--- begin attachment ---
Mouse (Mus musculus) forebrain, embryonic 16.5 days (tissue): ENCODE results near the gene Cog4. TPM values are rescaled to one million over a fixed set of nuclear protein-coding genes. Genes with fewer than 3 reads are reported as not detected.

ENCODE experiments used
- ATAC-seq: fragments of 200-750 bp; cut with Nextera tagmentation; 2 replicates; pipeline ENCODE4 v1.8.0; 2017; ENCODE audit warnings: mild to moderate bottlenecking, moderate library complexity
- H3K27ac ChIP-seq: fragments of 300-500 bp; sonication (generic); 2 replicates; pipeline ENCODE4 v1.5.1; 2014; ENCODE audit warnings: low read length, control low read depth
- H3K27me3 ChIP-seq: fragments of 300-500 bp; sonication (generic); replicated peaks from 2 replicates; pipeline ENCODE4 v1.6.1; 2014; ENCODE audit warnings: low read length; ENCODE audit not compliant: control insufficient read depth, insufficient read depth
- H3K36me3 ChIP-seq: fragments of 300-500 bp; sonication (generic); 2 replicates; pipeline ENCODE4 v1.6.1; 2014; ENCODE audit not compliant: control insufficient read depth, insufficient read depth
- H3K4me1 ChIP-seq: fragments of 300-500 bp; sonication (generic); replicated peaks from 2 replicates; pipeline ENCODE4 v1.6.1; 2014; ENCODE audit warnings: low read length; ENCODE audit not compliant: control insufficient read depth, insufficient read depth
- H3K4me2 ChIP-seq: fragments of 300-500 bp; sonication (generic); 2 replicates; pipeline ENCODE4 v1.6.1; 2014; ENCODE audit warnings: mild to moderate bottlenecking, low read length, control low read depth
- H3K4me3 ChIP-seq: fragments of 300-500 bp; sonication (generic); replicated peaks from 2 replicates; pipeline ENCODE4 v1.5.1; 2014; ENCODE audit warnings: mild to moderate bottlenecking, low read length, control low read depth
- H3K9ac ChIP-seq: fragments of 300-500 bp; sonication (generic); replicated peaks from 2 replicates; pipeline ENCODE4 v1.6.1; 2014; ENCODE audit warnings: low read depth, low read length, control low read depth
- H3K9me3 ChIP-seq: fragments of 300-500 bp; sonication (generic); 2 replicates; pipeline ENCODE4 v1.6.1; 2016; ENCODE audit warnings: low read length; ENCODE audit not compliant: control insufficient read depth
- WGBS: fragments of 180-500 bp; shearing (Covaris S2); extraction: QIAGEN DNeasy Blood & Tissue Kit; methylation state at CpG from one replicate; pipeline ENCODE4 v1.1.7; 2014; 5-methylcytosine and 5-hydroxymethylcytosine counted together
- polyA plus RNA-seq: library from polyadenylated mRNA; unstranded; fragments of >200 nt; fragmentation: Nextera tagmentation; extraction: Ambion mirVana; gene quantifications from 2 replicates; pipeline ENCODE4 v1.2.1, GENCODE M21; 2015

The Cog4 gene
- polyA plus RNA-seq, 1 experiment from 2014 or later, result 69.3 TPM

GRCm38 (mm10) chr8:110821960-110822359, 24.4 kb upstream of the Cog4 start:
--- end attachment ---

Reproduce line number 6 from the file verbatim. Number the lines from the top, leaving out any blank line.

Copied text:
- H3K36me3 ChIP-seq: fragments of 300-500 bp; sonication (generic); 2 replicates; pipeline ENCODE4 v1.6.1; 2014; ENCODE audit not compliant: control insufficient read depth, insufficient read depth